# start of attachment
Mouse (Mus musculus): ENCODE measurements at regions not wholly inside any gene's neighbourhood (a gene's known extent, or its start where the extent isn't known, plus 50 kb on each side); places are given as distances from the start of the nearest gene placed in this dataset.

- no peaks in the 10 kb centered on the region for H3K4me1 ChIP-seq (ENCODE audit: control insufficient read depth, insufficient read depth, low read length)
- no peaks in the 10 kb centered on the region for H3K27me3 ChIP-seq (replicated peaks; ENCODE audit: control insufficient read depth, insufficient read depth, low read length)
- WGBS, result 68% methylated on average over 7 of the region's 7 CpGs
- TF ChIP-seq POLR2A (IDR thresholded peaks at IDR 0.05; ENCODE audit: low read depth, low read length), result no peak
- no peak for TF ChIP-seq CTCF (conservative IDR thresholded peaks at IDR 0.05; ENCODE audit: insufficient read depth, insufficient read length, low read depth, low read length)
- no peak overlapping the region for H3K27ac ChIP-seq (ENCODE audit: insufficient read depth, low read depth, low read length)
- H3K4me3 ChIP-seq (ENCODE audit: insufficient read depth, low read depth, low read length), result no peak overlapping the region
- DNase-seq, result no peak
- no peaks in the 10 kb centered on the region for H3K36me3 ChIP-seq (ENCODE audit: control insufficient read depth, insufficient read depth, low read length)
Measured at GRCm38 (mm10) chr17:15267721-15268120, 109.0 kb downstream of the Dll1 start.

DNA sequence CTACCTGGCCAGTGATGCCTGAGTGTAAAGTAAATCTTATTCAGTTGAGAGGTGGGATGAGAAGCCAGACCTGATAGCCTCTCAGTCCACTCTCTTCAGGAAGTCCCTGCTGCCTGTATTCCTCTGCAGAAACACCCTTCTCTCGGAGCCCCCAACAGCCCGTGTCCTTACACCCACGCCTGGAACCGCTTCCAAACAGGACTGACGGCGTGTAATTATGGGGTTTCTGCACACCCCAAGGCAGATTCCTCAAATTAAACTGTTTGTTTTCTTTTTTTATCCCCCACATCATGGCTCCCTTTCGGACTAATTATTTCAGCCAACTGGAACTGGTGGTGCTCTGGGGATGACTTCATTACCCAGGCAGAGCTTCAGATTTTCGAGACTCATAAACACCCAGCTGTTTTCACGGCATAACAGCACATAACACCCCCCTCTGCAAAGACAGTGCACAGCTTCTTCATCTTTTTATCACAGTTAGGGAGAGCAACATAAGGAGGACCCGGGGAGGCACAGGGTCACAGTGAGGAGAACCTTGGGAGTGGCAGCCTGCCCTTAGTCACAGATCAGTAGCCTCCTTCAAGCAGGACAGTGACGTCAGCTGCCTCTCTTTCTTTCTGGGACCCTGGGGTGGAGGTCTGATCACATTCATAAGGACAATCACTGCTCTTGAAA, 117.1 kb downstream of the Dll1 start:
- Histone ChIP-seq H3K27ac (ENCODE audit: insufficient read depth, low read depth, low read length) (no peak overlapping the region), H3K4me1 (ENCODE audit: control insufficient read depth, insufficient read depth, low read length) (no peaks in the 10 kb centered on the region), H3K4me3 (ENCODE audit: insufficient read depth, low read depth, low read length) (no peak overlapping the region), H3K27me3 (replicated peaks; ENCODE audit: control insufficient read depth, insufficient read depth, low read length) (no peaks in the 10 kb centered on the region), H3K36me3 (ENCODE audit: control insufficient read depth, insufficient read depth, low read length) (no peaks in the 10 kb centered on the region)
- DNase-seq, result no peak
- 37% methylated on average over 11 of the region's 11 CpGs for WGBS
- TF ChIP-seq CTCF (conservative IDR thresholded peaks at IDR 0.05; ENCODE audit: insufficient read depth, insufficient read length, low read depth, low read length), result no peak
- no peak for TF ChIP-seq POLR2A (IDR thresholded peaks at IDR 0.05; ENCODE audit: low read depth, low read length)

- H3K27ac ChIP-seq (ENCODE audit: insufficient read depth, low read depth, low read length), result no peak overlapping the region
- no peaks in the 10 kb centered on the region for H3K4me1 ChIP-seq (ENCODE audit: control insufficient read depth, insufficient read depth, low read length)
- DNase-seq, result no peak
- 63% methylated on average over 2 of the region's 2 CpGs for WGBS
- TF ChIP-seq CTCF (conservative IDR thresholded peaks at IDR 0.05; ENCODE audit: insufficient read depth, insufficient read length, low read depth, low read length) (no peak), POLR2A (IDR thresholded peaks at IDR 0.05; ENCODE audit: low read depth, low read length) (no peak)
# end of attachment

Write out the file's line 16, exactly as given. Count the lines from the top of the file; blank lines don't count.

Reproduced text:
- TF ChIP-seq CTCF (conservative IDR thresholded peaks at IDR 0.05; ENCODE audit: insufficient read depth, insufficient read length, low read depth, low read length), result no peak